3GSM It's not unusual at telecoms trade shows to see lots of products that are never seen again. And we don't mean 'concept devices' or labs projects which are clearly not intended to be products. We mean stuff that simply stalls en route to the runway.
Siemens has a particularly rich tradition of these, given its long industrial heritage. Does anyone remember what happened to the PMG phone? This was showcased at last year's 3GSM show: the idea was that the handset would be a VoIP phone piggybacking onto your DSL connection at home, but when you went outdoors, it reverted to the cellular networks. What a great idea: no wonder it sank without trace.
This year Siemens demonstrated a DECT phone with a built in camera, that takes pictures and sends them via MMS. The company does back-end infrastructure very well, and says as part of its 'unified network' architecture (everyone has to have one of those) it has a mechanism for sending MMS to landline phones and back again.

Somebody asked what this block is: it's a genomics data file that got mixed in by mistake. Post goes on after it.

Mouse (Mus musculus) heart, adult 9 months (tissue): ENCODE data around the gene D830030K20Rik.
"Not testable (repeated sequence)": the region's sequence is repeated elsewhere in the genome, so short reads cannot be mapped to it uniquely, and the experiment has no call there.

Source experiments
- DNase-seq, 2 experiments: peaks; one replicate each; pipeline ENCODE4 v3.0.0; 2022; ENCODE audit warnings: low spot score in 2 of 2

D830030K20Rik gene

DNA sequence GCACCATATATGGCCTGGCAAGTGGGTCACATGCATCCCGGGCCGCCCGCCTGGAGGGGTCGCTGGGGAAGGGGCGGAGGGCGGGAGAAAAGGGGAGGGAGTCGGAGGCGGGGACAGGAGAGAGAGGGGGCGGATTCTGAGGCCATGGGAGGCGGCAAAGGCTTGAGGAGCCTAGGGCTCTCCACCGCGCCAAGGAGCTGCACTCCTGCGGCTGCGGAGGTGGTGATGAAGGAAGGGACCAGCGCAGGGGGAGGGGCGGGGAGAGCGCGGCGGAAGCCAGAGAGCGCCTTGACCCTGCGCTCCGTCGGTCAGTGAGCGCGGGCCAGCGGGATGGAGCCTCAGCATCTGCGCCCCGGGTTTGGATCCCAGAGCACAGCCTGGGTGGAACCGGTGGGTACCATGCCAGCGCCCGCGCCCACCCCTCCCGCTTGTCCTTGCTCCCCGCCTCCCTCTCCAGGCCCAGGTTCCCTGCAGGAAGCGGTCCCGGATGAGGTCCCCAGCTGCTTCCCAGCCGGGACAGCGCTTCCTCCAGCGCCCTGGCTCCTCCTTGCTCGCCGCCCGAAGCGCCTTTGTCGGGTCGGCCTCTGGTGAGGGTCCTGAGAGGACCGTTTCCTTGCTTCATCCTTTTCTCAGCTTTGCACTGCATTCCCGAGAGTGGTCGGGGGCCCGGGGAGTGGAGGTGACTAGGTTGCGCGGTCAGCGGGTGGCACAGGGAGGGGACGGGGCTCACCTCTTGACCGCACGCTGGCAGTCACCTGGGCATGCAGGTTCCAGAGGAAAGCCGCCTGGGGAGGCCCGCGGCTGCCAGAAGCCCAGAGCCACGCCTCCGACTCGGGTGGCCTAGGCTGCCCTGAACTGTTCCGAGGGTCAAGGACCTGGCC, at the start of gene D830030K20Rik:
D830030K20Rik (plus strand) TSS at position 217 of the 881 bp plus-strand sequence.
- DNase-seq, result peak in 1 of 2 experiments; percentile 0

It's one way of sending a picture, we guess, but the hard part is convincing telcos to add the feature to their networks. You'd think wireline operators would leap at the idea of selling a little more high margin kit, and increasing revenues. But they probably have enough trouble fencing off the wireless operators, already competing for customers' minutes, cable operators and VoIP upstarts.
Siemens' most eye-catching announcement was surely dreamt up about 30 minutes before mobile chief Rudy Lamprecht took the stage. 'Picture Chat' is the name of a service that will allow you to up anonymously to a buddy list and then, using a Push to Talk walkie talkie service, chat to strangers and exchange pictures.
"You'll be able to flirt with a simple push of a button," said Lamprecht. We know a winner when we see one. ®